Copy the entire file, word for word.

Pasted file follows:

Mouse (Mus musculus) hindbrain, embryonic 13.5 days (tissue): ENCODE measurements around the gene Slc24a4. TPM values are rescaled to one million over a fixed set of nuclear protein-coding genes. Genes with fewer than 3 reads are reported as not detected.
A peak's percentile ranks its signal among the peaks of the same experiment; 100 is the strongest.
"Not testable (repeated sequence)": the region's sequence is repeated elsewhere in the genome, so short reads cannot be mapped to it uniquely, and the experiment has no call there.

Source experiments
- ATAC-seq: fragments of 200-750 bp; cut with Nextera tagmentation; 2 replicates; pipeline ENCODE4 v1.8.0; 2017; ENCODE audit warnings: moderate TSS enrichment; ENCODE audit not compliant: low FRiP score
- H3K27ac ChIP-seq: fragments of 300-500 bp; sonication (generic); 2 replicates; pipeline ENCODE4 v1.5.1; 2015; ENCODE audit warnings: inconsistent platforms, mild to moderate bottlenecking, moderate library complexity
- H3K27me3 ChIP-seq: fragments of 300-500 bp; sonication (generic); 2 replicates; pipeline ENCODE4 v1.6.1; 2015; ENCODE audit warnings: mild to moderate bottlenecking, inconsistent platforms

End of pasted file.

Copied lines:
Mouse (Mus musculus) hindbrain, embryonic 13.5 days (tissue): ENCODE measurements around the gene Slc24a4. TPM values are rescaled to one million over a fixed set of nuclear protein-coding genes. Genes with fewer than 3 reads are reported as not detected.
A peak's percentile ranks its signal among the peaks of the same experiment; 100 is the strongest.
"Not testable (repeated sequence)": the region's sequence is repeated elsewhere in the genome, so short reads cannot be mapped to it uniquely, and the experiment has no call there.

Source experiments
- ATAC-seq: fragments of 200-750 bp; cut with Nextera tagmentation; 2 replicates; pipeline ENCODE4 v1.8.0; 2017; ENCODE audit warnings: moderate TSS enrichment; ENCODE audit not compliant: low FRiP score
- H3K27ac ChIP-seq: fragments of 300-500 bp; sonication (generic); 2 replicates; pipeline ENCODE4 v1.5.1; 2015; ENCODE audit warnings: inconsistent platforms, mild to moderate bottlenecking, moderate library complexity
- H3K27me3 ChIP-seq: fragments of 300-500 bp; sonication (generic); 2 replicates; pipeline ENCODE4 v1.6.1; 2015; ENCODE audit warnings: mild to moderate bottlenecking, inconsistent platforms